The Biocyclic Vegan Standard is a member of the IFOAM Family of Standards as a global stand-alone standard which allows agricultural operations as well as the food processing industry worldwide to become certified according to this standard and to label their products with the Biocyclic Vegan Quality Seal.
About Harald Strassner
When it comes to vegan diets, pulses are key. Strassner relaunched his bean cultivation about five years ago and has since been working with around ten varieties. […] To him, beans are a true “natural functional food” and provide almost everything you need.
For most vegans, however, the main motivations for their lifestyle transcend the nutritional benefit. Instead, they focus on animal welfare and climate protection. One would think the chances of success for the biocyclic vegan project are relatively good. But what if the project is nothing but a bubble about to burst?
“Well, it may implode again in a month,” says Strassner. Nevertheless, he has faith in the opportunity and continues in the same breath: “Just do it. If no one gives it a go, nothing will ever come from it.”
Cultural evolution is nothing new and Strassner is convinced that the next generation is going to actively engage with the topic of vegan diets and animal husbandry in general: “Is it ethical to eat animals? It’s a simple question. And the question is legitimate”, says Strassner. “One day we will look at animal husbandry and say: If we go on like this, then only if it’s high quality. And then perhaps the time will come when people will say ‘No, we are done with animal husbandry’. That could be a way. We are not there yet, but I would like to develop this project and direct my agricultural activities in this direction.”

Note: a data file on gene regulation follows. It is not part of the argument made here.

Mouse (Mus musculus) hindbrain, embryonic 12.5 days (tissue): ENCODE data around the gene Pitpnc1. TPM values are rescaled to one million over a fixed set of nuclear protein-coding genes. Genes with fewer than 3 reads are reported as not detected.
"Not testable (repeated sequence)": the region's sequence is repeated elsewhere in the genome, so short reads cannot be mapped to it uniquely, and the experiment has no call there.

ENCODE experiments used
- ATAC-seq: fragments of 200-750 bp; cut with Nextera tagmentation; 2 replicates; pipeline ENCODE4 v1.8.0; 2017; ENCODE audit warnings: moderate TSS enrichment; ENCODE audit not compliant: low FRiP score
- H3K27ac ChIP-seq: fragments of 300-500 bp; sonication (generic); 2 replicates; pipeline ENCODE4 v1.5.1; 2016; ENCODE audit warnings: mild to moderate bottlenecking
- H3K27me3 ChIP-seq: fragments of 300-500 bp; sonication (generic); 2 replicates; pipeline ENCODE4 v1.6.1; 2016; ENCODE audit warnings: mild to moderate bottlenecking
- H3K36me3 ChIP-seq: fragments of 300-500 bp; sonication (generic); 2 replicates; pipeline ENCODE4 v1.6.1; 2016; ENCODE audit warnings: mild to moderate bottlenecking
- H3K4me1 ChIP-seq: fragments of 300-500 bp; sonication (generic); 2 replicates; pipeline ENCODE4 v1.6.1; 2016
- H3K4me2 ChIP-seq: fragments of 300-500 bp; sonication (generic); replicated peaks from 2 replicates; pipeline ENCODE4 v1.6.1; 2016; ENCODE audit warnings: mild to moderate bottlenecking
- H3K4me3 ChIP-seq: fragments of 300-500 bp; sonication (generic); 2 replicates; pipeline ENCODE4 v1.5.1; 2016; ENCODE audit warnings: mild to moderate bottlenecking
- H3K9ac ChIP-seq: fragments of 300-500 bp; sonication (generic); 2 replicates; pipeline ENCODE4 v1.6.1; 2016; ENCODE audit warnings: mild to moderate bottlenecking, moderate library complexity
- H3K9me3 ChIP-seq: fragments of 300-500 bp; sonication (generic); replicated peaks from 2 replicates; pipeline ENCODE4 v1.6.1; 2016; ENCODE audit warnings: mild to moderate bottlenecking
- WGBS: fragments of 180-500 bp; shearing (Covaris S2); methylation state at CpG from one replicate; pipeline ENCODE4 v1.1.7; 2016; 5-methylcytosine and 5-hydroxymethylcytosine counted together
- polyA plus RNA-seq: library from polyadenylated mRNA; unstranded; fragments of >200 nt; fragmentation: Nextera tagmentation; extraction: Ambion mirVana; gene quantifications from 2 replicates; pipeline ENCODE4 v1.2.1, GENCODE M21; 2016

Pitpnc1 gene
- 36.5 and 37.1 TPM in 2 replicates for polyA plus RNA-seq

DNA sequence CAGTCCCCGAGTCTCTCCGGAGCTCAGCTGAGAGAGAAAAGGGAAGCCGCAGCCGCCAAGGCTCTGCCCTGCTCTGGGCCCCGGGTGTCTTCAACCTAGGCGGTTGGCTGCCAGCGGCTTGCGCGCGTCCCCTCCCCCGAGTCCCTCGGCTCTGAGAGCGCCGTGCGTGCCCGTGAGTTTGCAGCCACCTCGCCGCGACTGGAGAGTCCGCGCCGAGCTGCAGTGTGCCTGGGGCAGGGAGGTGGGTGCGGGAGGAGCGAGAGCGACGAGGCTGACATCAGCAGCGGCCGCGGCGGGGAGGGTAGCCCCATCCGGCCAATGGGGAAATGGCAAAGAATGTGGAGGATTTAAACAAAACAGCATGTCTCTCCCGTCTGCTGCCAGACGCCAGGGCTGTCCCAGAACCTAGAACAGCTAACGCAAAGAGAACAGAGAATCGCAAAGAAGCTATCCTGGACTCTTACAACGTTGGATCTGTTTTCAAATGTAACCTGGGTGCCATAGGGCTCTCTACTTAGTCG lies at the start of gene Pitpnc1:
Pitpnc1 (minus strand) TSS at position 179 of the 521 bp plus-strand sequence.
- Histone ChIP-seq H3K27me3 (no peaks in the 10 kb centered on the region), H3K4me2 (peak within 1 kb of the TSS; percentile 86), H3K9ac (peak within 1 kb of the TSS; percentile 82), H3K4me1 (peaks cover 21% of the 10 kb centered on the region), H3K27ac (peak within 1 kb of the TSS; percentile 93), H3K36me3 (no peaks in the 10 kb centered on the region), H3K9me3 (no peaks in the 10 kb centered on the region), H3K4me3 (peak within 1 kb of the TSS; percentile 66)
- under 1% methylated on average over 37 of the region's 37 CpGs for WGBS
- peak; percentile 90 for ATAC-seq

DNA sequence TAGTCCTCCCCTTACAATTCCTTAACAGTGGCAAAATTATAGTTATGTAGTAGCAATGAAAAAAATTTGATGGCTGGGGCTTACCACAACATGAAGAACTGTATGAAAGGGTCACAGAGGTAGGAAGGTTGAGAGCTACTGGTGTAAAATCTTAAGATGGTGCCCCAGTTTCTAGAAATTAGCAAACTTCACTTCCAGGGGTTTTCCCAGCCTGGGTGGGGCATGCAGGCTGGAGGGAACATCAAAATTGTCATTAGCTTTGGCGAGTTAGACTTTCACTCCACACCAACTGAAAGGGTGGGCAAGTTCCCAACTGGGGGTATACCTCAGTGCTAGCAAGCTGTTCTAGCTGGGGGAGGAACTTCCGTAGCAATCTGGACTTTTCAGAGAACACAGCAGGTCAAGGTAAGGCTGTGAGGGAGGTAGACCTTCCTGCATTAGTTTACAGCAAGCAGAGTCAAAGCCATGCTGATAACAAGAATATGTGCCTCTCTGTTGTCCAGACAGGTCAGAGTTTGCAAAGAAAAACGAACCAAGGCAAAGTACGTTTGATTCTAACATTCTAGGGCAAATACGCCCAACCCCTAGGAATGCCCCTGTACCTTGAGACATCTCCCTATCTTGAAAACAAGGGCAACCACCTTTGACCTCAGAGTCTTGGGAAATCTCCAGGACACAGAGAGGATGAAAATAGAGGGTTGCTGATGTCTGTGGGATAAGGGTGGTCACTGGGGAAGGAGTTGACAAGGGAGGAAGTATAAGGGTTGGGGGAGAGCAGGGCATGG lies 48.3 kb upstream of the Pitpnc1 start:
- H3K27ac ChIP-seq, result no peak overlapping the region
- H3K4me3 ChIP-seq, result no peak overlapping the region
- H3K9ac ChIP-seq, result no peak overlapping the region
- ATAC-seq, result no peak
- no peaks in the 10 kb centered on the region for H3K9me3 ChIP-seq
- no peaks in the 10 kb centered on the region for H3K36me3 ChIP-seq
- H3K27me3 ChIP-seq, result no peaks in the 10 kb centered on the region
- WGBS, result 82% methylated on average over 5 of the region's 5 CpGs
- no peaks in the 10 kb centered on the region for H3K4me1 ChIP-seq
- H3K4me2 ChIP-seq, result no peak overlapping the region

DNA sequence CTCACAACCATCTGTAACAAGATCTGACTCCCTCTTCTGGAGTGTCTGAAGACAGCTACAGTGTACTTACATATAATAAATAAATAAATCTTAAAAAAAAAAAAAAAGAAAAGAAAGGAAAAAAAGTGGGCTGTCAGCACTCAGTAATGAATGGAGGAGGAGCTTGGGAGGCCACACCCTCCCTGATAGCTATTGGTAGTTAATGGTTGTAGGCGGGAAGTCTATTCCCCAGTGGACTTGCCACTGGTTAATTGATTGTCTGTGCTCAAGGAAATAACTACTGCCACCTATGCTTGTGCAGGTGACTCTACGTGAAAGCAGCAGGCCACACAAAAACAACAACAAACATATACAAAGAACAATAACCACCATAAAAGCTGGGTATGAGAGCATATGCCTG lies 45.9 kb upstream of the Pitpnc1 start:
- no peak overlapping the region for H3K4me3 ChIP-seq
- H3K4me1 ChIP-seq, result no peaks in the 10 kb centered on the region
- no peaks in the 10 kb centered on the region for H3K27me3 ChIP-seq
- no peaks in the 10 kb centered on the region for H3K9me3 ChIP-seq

“Nothing has to be as it is. You can always think ahead. It is not a natural prerogative that a human must eat meat.”
Harald Strassner sees certain parallels to his path to organic farming about thirty years ago. When he started to convert his farm to organic farming in 1987/88 during his studies at the Vienna University of Economics and Business Administration, the organic share of the total production in the Pöttsching region was approximately in the range of the vegan share today. Now, about 70 per cent of the arable land in this region is organic, i.e. about 1000 of 1500 hectares. That was unthinkable at that time. The Biocyclic Vegan project may well take a similar path.
Extract from an article about Harald Strassner published by the Austrian organic food company “Mutter Natur” – Estyria Naturprodukte GmbH.
Read full article (in German): https://www.mutternatur.at/aktuelles/wo-bohnen-und-ideen-wachsen/